Thirteen rockets hit Bagram Air Base on 25-26 February, but the headquarters of the U.S.-led antiterrorism coalition forces did not sustain any damage, Afghanistan Television reported on 26 February. (Amin Tarzi)

A car bomb killed three members of a tribal council and injured five people in the Jali District of Kandahar Province on 10 March, Radio Afghanistan reported the next day. No one has claimed responsibility for the attack, but officials in Kandahar are blaming members of Al-Qaeda, the Taliban, and Gulbuddin Hekmatyar's Hizb-e Islami, the report added. No arrests have been made in connection with the incident. According to AP on 11 March, the attack was carried out using a remote-controlled mine, not a car bomb. Terrorist activities presumed to have been carried out by Al-Qaeda, the Taliban, or Hizb-e Islami have been on the rise in Kandahar in recent months (see "RFE/RL Afghanistan Report," 2 and 30 January and 13 February 2003). (Amin Tarzi)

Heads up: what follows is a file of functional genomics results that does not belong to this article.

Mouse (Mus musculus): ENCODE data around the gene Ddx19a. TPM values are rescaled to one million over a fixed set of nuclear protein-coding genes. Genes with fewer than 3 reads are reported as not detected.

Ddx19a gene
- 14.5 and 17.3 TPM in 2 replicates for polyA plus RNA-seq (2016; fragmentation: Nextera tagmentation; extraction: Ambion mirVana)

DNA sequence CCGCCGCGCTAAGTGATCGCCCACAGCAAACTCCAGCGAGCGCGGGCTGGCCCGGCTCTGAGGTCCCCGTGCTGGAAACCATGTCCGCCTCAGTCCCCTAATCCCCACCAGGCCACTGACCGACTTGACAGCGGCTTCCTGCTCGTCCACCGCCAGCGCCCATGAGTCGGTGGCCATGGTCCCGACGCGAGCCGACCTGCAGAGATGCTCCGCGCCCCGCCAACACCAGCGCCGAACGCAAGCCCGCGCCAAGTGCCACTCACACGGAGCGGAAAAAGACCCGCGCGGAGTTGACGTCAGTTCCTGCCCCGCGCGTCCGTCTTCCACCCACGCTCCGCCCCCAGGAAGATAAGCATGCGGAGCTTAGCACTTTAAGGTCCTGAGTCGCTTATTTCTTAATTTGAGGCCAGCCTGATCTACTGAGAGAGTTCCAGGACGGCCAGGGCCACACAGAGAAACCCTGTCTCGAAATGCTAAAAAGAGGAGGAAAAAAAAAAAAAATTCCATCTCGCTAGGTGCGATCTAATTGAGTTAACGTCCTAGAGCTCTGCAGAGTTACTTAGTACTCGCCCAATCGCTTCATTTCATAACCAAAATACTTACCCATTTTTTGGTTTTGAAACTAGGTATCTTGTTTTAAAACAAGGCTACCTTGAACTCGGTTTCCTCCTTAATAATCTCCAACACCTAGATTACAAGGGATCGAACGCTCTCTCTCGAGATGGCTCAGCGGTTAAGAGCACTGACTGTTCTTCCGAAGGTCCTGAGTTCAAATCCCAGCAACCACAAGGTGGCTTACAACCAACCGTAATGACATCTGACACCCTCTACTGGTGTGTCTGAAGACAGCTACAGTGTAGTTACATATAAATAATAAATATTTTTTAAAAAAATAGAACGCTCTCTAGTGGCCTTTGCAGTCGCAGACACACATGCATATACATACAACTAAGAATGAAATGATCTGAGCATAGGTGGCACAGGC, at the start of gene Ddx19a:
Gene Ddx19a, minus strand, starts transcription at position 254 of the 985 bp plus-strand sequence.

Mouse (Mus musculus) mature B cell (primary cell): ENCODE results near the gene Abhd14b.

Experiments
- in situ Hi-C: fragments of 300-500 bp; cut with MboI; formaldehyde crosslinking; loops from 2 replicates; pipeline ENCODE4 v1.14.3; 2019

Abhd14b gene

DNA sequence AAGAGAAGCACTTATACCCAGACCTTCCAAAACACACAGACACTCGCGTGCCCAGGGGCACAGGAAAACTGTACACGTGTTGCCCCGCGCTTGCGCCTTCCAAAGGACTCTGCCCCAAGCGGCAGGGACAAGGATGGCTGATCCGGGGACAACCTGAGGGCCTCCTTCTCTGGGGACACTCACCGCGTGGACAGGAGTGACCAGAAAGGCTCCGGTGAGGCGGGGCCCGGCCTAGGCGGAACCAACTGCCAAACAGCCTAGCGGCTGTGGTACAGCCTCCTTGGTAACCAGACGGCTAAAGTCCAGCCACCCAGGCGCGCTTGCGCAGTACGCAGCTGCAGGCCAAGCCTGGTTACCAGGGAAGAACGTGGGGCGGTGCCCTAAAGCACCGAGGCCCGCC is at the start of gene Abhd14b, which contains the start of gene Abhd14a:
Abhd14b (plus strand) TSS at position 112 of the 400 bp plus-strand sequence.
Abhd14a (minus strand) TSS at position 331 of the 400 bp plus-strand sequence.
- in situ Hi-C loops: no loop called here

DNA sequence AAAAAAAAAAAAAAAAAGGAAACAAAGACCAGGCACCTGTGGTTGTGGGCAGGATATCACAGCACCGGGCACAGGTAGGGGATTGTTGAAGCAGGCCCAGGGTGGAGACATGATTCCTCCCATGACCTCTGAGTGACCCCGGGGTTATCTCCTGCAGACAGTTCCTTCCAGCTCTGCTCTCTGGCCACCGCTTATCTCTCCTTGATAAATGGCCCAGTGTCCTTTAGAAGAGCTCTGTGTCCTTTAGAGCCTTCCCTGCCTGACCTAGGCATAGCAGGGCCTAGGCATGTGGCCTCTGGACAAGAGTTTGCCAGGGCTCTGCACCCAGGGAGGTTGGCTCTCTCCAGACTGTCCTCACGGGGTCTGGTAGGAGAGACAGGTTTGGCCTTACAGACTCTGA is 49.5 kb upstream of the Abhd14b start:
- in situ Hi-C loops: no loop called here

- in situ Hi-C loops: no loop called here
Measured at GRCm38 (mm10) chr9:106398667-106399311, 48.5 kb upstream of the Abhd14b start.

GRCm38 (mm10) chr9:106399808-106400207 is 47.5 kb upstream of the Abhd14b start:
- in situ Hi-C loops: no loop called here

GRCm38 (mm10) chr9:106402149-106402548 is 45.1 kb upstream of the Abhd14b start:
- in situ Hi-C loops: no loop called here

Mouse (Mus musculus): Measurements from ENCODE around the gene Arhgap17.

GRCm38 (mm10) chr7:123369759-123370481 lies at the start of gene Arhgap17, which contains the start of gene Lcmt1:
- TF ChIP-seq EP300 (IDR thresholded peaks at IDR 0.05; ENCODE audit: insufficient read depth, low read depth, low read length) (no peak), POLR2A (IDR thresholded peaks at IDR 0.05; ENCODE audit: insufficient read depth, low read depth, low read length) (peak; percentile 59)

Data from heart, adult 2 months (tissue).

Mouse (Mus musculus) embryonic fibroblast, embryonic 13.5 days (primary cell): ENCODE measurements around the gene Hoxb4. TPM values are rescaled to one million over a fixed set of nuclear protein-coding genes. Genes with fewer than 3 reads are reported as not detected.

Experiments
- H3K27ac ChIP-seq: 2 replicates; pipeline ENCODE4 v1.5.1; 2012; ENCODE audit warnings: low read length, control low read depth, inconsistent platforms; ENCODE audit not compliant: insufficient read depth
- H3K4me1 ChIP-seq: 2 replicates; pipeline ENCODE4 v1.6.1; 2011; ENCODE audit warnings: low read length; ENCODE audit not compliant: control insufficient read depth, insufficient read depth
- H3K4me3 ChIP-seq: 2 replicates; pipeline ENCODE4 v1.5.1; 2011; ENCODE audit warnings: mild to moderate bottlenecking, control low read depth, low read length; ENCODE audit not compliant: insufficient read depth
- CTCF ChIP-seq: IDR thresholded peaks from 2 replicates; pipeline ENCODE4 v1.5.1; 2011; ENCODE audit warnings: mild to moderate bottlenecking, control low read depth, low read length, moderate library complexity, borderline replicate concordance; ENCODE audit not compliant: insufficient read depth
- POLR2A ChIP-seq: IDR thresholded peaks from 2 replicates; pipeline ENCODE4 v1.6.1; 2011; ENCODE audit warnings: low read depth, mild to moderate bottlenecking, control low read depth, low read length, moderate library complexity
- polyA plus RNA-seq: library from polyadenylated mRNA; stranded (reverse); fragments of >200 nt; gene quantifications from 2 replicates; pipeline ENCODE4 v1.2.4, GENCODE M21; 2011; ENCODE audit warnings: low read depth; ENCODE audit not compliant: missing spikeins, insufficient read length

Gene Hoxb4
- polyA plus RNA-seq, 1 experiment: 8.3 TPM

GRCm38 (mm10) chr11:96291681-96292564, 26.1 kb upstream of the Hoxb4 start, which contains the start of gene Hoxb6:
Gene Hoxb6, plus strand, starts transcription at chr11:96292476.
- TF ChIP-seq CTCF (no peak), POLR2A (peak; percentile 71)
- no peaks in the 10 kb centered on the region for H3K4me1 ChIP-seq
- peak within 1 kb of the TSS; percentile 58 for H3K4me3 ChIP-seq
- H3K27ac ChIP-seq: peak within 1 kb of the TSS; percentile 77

A vehicle belonging to the World Food Program that was carrying foodstuffs was stopped at a checkpoint in Haftasiab area of Wardak Province on 7 March, Radio Afghanistan reported on 9 March. The station cited the United Nations Assistance Mission in Afghanistan as saying three armed men reportedly blindfolded occupants of the vehicle and looted the supplies on board, as well as communications equipment and cash. (Amin Tarzi)

Security forces have arrested six men in connection with the July 2002 attack on a vehicle belonging to the Agency for Technical Cooperation and Development (ACTED), Afghanistan Television reported on 9 March. In the attack on the Tashqorghan-Hairatan road in northern Afghanistan, robbers took a large sum of money and equipment from the ACTED vehicle and raped a woman traveling in the car, according to the report. The arrested suspects have been transferred to Kabul. (Amin Tarzi)